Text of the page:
The N word means Never, for Gerry Adams too

Inside politics: ‘The misjudgement involved in Adams’ tweet was galling and immediate’

In the insular world of Irish political reporting, it takes a huge event to knock the current obsession - government formation - off the front page.

But Gerry Adams' by-now notorious tweet, "Watching Django Unchained - A Ballymurphy N*****r!" did just that. Especially because he not only referred to the 'N' word but spelled it out.

Adams has come out with some very strange tweets in his time, but the misjudgement and inappropriateness involved in this one was galling and immediate.

The word is racist and a slur. It is not appropriate to use it in any circumstances. Full stop.


Adams (or those who advise him) knew it was wrong and the tweet was hastily removed after ten minutes.

The Sinn Féin leader should have issued a contrite apology for the appalling gaffe (and by any yardstick, the tweet was crass).

Instead, we witnessed a drawn-out, self-serving series of tweets and statements, putting it all into context over the next 12 hours.

The subliminal message: Anyone who knows Gerry knows he does not have a racist bone in his body and is never wrong and can never be challenged on anything he says.

It was pretty numbing stuff. It shows either how much Adams’s mistakes (and they are mounting) are indulged within Sinn Féin; or how out-of-touch he and his kitchen cabinet are.

First up was a tweet: “Any1 who saw Django would know my tweets&N-word were ironic.Nationalists in Nth were treated like African Americans.”

The thesis behind this ‘context’ tweet was that the experience of Northern nationalists was somehow equivalent to the experience of African Americans. Cromwell and 800 years of perfidious Albion were drawn in.

And in a statement released in the early hours of Monday morning, as the controversy went international, Adams implied those who took offence had only themselves to blame.

“If anyone is genuinely offended by my use of the N-word they misunderstand or misrepresent the context in which it was used. For this reason I deleted the tweets.”

So they were wrong. Not him.

The penny finally dropped on Monday with a reluctant apology.

But what followed was a blitzkrieg of ‘context’ and self-justification that diluted the apology to almost nothing.

Here is a sample:

"Like African Americans Irish nationalists were denied basic rights. The penal laws, Cromwell's regime, and partition are evidence of that. In our own time, like African Americans nationalists in the North, including those from Ballymurphy and west Belfast, were denied the right to vote; the right to work; the right to a home; and were subject to draconian laws.

“This changed because we stood up for ourselves. We need to continue to do that. The civil rights movement here, of which I was a founding member, was inspired and based its approach on the civil rights campaign in the USA.”

That reference to him being there at the start of the civil rights movement raised more than a couple of eyebrows, giving the uncivil nature of what he was involved in the next two decades of his career.

Aine Lawlor nailed it on RTÉ's News at One yesterday, when she told Adams he could not even begin to compare those who were treated as second-class citizens in the North with those who were treated as possessions, were slaughtered, enslaved, maimed in their millions, and were treated as not belonging to the human race.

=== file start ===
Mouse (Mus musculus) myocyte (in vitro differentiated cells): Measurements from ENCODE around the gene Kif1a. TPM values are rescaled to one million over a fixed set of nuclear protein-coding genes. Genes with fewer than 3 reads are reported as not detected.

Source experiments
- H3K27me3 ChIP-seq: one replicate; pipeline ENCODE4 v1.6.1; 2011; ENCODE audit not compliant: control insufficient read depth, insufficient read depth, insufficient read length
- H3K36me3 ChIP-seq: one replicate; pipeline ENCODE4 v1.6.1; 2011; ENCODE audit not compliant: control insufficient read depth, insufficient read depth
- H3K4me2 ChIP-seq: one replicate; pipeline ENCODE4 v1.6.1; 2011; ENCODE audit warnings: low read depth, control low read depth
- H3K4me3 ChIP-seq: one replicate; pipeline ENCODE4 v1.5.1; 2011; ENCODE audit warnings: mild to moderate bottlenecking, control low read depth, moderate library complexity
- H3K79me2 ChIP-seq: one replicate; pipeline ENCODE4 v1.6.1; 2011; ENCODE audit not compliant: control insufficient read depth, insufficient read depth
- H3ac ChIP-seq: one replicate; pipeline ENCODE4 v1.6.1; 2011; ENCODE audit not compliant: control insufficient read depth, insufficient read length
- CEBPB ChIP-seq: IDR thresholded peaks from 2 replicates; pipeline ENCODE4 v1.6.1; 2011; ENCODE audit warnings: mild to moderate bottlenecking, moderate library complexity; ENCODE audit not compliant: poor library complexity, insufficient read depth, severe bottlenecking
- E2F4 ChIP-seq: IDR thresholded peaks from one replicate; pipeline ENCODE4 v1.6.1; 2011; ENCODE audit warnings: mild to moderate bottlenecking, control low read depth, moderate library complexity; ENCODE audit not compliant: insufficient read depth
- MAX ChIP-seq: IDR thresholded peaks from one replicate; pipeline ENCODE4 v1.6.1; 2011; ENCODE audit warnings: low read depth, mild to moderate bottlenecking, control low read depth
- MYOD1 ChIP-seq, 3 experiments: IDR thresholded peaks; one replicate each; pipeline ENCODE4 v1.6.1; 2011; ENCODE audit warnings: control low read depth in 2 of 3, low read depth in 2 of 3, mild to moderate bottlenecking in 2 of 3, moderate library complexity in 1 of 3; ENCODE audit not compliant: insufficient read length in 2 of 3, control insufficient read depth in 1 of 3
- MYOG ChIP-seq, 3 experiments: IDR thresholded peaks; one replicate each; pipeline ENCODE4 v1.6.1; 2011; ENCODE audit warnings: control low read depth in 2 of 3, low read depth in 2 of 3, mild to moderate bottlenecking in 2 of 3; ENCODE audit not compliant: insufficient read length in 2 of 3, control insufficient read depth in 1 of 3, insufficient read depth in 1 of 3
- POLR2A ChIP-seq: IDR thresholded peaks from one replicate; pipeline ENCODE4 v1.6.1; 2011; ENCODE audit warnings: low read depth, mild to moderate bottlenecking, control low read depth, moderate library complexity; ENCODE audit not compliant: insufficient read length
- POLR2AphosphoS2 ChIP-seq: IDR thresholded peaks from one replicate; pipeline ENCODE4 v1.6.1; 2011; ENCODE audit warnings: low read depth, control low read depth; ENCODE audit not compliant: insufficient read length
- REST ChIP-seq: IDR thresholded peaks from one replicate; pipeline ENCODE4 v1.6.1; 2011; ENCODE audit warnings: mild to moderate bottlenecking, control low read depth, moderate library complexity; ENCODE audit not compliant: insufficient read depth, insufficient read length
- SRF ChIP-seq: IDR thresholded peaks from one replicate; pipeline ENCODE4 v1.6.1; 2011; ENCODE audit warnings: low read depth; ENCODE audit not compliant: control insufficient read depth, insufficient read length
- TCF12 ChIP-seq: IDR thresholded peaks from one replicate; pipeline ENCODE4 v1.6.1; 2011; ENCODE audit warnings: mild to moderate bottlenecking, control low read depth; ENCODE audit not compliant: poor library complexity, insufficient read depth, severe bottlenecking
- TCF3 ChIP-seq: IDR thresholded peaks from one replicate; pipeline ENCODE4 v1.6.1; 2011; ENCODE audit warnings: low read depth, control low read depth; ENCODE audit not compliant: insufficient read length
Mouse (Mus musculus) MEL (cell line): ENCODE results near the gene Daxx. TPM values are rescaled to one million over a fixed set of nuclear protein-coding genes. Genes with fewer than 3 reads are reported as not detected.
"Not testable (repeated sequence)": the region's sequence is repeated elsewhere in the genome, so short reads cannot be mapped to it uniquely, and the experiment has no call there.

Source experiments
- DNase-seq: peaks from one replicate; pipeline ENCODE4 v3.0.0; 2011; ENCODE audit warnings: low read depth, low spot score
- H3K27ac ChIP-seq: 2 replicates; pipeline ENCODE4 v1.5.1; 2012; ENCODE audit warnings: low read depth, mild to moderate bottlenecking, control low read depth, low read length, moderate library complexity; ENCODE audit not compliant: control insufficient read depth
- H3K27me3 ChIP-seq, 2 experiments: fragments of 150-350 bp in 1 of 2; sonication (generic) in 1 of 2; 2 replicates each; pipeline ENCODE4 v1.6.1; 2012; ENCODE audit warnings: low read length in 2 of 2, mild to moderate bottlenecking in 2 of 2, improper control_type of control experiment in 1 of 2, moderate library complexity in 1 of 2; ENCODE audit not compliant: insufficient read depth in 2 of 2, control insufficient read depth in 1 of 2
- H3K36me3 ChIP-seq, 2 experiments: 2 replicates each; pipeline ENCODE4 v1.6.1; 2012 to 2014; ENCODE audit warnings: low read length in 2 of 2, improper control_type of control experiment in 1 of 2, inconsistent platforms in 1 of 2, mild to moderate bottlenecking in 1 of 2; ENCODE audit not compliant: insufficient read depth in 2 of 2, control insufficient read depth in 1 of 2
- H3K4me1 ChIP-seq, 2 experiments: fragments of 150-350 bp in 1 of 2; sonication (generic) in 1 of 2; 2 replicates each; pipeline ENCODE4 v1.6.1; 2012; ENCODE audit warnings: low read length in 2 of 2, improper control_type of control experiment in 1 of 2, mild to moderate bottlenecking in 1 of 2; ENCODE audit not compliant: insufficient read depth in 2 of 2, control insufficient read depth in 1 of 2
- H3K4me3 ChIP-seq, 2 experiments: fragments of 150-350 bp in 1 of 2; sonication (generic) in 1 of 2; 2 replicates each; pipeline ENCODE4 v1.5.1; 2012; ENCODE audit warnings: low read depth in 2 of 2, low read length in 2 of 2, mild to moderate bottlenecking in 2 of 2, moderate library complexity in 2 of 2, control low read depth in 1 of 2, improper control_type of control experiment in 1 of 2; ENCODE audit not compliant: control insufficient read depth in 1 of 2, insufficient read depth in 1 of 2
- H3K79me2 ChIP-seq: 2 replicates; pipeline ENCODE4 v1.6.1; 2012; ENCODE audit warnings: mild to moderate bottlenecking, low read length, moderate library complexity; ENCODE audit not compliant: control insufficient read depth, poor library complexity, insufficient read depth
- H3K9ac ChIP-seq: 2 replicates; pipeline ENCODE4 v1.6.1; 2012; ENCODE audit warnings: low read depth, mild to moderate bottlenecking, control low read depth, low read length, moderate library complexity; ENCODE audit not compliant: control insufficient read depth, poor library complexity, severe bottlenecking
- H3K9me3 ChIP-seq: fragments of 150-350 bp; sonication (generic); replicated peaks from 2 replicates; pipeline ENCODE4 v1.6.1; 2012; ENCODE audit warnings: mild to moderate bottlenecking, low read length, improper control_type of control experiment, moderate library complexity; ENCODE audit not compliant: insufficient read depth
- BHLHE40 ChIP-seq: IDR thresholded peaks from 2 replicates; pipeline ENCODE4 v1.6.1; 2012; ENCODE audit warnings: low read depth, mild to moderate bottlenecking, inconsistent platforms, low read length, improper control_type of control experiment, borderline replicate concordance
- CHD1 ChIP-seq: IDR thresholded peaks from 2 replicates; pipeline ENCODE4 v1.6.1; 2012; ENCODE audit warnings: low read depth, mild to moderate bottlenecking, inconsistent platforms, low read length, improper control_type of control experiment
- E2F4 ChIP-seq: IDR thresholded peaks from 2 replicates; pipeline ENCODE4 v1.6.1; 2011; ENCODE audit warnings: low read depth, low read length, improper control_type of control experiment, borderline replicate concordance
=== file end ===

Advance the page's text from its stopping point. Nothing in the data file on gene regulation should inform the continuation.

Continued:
And still, the party’s legion of supporters on social media made it into a ‘them versus us’ story, attacking anybody who had the temerity to criticise Adams.

That was truly depressing.

Jam Tomorrow

We are going to have a Government this week. I know we wrote that last week, and the week before, and the week before that.

But we really, really think it is going to happen this week.

Sure, what could go wrong? Fine Gael has squared it with Fianna Fáil. They only need to get a handful of Independents on board. Easy peasy, isn't it?

Well, we will see.

It is a bit like the conversation Alice had with the Queen in Lewis Carroll's Through the Looking Glass.

“The rule is, jam to-morrow and jam yesterday--but never jam to-day.”

“It MUST come sometimes to “jam to-day,”’ Alice objected.

“No, it can’t,” said the Queen.”

Look at Spain. An election on December 10th, 2015. First it looked like Rajoy would form a coalition government. Then the Socialists looked poised. Now they are all heading back to another election after failing to get anywhere.

There will be ongoing problems. If water charges are gone forever, and there is some inept doomed-to-fail scheme to collect arrears, there is going to be blowback from those who were compliant and paid, and feel bitter that those who did not bother paying will get away with it. And it will be Fianna Fáil which might be the more obvious (and deserving) target of that ire.

On the actual date, it was interesting to hear Michael Fitzmaurice yesterday express a note of caution about it all being done on Thursday, saying that target was too ambitious.

Meanwhile, things grind on. The Fine Gael and Fianna Fáil parliamentary parties are meeting today. Both will get sight of the document and are expected to approve it.

It will then have to be distributed to the Independents. If there is any major impediment for that motley collection in the document, it will be back to square one.

Here is our latest update on the talks.

Jam tomorrow. Jam yesterday. But no jam today.